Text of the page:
But more than that, Jesus helped us to think about so many things in different ways.  He had taught us, by his very presence, that we should not judge a book by its cover.  He arrived at my house looking dirty, disheveled, and frankly he could have done with a bath.  But once he opened his mouth, we knew that we were in the presence of Royalty.  I wonder whether you have ever made that mistake?  I wonder if you have ever judged another person to be worth-less because of what they wear, or how they look.  I know I did.  And I'm ashamed.

Another thing that Jesus really challenged us about was the place of women in society, and indeed in our religion.  Not only did Jesus let this odd woman come and wash his feet with her tears and hair, he also let women travel about with him and his disciples.  That was very hard for me to accept, let me tell you.  We believe that a woman's only place is in the home...looking after the children.  But here was this extra-ordinary man, who let women touch him, and even let them travel with him and his disciples!

I came to understand that Jesus' primary mission was to all those who are cast out by the society in which we live.  He wanted to include everyone in the new Kingdom that he was announcing.  Just a quick look at his disciples told us that.  There were fishermen and tax collectors, women, the sick, and even political extremists, like Simon the Zealot and Judas Iscariot.  Everyone whom polite society would have nothing to do with...Jesus wanted to include them.

He was amazing.  And he blew my mind!

I you ever make the same mistakes as my society?  I'm sure you don't.  After all, you are a Christian country, aren't you?  I'm sure that you now treat women with exactly the same equality as men?  I'm sure, by now, that you must have female Pharisees...or what is it you call them...Bishops?

I'm sure that you don't allow the poorest members of your society to have to live on the bread line.  I'm sure that by now you don't have wealthy money-lenders who lend money at extortionate rates of interest.  Do you?  I'm sure you live by what Jesus taught... "Blessed are the poor - for theirs is the Kingdom of Heaven".  I'm sure that if any Government in your day tried to reduce the support it gives to the poorest members of society - while the rich evade taxes and line their pockets -  the members of the church would rise up and protest?  Wouldn't you?  I'm sure you would write to your MP, and protest wherever possible at any such reductions in basic living standards.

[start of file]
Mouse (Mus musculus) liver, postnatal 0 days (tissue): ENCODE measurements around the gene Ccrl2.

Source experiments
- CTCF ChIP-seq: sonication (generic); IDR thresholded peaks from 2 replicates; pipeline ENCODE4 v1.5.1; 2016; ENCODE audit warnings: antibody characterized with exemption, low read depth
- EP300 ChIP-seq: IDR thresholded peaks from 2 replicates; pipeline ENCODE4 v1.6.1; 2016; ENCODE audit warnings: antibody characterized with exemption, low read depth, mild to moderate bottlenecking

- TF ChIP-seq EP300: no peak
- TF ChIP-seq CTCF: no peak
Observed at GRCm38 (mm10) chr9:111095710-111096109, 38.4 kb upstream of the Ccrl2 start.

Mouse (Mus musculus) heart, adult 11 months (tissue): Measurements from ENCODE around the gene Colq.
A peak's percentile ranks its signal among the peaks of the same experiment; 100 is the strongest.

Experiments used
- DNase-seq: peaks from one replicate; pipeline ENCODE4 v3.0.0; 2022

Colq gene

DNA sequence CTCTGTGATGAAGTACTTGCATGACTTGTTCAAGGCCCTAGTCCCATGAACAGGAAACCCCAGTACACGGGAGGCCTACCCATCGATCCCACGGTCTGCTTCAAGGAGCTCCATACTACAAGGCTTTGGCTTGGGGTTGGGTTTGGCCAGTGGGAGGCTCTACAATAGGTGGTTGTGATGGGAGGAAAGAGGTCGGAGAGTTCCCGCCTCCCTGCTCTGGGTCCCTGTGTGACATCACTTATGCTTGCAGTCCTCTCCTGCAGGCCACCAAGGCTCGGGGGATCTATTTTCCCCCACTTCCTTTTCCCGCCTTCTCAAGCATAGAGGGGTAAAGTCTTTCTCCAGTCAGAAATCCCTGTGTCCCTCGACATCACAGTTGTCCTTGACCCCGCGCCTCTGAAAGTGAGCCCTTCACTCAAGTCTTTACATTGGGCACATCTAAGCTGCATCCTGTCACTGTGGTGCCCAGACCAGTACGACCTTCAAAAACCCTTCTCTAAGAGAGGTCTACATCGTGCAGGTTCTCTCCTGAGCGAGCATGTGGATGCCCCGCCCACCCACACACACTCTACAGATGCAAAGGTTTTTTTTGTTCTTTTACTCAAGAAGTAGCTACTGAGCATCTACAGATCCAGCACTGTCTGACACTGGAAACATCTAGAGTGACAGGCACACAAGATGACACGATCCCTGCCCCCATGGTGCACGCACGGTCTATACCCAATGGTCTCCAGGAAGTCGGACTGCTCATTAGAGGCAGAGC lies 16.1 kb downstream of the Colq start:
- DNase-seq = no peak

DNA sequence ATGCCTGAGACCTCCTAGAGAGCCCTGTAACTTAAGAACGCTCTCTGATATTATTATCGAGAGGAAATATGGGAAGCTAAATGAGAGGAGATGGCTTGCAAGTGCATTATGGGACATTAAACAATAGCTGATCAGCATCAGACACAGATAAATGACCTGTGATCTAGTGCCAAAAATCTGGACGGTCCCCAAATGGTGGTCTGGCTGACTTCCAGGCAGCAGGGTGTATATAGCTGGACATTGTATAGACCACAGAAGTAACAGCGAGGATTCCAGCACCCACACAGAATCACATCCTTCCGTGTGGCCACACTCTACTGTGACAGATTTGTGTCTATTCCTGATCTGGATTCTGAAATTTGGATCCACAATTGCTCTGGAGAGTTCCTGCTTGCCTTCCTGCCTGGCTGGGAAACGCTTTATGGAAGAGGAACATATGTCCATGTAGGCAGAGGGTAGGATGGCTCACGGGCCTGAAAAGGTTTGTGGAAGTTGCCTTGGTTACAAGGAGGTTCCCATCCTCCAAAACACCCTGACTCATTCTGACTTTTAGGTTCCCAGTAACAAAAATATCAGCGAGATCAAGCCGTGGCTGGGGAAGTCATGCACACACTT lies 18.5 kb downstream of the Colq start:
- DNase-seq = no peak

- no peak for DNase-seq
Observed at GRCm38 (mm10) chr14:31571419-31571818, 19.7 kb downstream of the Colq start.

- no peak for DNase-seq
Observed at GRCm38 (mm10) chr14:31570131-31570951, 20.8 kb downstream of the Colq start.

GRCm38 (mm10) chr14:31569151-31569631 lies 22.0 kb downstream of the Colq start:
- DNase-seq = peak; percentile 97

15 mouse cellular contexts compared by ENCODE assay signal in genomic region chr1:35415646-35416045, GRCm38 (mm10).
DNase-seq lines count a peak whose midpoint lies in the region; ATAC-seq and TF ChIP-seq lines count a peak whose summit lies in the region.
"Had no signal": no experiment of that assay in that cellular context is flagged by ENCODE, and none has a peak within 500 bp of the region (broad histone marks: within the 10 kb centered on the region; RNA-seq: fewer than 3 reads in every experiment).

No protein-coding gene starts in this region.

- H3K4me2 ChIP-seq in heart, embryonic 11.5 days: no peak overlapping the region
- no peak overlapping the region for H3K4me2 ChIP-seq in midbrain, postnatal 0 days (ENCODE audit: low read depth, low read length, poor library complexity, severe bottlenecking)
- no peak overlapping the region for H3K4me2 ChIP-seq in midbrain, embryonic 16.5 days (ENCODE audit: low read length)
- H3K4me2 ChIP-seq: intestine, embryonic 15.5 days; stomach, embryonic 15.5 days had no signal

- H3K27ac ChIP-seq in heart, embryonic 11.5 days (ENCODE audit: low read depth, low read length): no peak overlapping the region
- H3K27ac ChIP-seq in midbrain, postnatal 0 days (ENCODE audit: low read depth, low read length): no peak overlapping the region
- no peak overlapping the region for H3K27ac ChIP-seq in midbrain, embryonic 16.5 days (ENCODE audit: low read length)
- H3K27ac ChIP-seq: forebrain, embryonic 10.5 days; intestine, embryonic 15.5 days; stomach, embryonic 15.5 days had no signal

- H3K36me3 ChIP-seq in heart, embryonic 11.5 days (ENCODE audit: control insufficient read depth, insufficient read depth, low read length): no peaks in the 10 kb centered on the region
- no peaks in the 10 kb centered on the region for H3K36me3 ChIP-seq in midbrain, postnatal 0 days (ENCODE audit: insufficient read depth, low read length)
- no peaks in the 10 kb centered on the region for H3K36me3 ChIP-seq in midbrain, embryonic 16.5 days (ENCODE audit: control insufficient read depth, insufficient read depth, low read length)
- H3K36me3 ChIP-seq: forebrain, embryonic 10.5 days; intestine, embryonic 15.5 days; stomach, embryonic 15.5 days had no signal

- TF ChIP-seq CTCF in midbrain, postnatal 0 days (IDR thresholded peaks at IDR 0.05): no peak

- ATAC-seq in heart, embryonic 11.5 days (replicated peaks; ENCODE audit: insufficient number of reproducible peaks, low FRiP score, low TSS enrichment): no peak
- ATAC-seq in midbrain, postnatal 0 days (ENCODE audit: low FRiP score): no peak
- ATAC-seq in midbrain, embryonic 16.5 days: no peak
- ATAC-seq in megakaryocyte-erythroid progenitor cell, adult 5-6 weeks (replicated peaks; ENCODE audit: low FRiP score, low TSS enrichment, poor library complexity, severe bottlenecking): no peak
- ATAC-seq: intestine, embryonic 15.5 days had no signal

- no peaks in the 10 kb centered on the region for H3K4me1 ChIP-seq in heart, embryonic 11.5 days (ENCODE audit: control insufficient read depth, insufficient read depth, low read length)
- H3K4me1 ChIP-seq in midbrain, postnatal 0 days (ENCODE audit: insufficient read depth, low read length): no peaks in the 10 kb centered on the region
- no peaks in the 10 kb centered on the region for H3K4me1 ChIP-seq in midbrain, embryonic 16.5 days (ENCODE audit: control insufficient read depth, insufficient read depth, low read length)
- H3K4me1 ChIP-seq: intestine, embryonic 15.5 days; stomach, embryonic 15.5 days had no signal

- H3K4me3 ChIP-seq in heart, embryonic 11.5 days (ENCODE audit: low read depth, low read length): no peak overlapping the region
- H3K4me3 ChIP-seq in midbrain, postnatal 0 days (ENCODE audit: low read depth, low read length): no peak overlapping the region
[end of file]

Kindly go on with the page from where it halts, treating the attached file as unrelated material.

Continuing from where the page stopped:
Oh, I'm sure that your society must be much fairer, much more just than mine.  I'm sure there must be much more justice and mercy.

And what is more, I'm sure that, as followers of Jesus Christ, you must have learned something about the power of forgiveness.  In my day, we just lock people up when they do something wrong.  I'm sure that you have learned by now that that doesn't work.  I'm sure you now do as Jesus did to that sinful woman: forgive them, and help them to get their life back on track.

What a wonderful world you must live in, if it truly is a Christian world.  I can only dream of a world in which the poor are helped, where foreigners and strangers are welcomed, where sinners are forgiven and restored, and where there is equality between the sexes.